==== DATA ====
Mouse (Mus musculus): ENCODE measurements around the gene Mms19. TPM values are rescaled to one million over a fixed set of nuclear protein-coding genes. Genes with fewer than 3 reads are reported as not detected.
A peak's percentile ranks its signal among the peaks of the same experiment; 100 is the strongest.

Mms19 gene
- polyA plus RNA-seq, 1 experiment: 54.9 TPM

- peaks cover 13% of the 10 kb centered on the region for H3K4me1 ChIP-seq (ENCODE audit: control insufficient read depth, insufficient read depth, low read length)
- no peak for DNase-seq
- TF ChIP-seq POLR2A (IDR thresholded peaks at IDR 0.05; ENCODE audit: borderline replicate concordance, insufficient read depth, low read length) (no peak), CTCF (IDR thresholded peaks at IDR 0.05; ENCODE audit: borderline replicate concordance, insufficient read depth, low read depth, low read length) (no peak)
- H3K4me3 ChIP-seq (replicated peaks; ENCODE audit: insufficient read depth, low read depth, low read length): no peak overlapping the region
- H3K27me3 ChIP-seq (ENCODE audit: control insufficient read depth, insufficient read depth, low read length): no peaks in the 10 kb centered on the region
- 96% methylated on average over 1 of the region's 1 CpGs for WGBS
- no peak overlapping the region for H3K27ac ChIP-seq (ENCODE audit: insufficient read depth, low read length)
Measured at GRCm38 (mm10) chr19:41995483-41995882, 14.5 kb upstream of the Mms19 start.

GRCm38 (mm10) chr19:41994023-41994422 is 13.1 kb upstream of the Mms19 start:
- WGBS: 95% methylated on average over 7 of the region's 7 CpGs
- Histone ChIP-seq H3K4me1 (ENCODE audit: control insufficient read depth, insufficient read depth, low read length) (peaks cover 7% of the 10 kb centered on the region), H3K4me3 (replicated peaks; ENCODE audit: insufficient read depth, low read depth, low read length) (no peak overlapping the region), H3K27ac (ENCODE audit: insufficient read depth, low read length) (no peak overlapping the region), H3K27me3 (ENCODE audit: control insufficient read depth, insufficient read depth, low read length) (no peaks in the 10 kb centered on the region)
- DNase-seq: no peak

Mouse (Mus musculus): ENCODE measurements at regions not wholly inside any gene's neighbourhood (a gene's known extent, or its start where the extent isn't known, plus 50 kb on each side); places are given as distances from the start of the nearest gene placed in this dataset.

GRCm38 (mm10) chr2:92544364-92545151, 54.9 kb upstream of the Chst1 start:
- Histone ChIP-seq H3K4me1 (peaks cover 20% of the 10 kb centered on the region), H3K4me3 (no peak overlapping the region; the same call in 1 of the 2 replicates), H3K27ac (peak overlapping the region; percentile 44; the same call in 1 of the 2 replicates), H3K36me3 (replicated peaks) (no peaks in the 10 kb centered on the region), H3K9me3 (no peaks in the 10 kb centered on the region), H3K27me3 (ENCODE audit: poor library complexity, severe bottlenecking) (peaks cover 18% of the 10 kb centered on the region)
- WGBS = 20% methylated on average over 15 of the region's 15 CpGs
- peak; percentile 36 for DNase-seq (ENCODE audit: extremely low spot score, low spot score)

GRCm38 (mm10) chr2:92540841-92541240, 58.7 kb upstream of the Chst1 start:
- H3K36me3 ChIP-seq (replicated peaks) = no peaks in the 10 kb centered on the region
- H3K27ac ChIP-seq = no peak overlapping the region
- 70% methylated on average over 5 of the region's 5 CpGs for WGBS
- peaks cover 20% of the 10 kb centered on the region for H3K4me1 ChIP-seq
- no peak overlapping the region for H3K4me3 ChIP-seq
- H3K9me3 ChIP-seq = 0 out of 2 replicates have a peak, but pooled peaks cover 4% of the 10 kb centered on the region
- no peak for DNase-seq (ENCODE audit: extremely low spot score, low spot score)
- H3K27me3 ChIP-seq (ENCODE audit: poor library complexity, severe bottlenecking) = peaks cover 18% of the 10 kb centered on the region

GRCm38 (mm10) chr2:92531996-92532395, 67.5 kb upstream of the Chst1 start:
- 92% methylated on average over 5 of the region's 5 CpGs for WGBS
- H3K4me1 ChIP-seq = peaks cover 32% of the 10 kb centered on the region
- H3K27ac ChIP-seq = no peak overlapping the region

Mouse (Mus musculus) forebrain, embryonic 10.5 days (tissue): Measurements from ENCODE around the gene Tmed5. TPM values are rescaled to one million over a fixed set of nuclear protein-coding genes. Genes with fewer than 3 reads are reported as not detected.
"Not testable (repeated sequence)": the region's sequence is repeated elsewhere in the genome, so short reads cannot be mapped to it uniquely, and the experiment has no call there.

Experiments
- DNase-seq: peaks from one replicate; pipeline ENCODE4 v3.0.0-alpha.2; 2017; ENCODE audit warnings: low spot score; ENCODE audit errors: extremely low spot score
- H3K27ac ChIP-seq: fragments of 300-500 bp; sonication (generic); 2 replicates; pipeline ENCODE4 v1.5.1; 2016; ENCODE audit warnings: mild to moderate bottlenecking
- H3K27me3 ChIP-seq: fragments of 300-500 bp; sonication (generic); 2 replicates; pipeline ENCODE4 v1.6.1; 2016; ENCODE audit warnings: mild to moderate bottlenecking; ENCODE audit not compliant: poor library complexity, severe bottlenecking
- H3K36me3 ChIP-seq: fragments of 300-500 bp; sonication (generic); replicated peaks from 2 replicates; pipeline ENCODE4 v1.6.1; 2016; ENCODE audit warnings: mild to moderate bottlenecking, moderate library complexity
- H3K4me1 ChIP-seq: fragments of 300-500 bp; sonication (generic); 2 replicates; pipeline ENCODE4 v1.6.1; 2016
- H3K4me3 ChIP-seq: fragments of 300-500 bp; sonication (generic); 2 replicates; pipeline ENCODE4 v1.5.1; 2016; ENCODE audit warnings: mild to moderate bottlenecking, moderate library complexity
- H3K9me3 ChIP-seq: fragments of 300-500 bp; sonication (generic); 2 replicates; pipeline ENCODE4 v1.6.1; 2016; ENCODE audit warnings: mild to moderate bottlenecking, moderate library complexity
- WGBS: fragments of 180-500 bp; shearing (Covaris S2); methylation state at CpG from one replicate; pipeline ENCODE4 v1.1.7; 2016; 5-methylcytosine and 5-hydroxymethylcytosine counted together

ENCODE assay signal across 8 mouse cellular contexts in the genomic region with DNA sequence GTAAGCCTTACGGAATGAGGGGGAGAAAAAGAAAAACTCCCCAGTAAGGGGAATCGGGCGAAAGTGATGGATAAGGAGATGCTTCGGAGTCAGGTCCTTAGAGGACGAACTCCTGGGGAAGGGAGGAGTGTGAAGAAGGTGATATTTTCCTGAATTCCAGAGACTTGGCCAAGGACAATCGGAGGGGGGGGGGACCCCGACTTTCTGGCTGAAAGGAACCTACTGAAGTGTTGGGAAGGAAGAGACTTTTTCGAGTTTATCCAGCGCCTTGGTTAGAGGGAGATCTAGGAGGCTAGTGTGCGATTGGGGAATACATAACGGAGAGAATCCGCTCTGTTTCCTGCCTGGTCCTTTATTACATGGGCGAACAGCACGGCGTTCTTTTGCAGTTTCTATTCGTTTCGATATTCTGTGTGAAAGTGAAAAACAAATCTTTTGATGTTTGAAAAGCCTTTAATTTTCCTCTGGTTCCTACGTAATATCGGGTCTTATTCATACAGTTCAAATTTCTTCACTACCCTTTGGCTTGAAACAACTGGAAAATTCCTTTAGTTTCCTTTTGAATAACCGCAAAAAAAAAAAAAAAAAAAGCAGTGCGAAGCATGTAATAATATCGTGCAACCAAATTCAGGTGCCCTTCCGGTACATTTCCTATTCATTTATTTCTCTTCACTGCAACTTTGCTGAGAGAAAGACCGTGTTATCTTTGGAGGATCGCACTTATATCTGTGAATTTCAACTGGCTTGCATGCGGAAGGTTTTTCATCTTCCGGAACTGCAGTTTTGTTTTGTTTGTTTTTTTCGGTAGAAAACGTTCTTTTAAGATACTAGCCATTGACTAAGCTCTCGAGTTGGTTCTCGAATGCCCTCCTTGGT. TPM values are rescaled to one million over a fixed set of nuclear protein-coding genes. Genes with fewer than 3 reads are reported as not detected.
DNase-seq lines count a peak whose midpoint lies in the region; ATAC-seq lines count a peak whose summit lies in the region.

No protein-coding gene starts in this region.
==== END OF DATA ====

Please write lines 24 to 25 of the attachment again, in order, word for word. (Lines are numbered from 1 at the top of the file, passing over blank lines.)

- H3K27ac ChIP-seq = no peak overlapping the region
- 70% methylated on average over 5 of the region's 5 CpGs for WGBS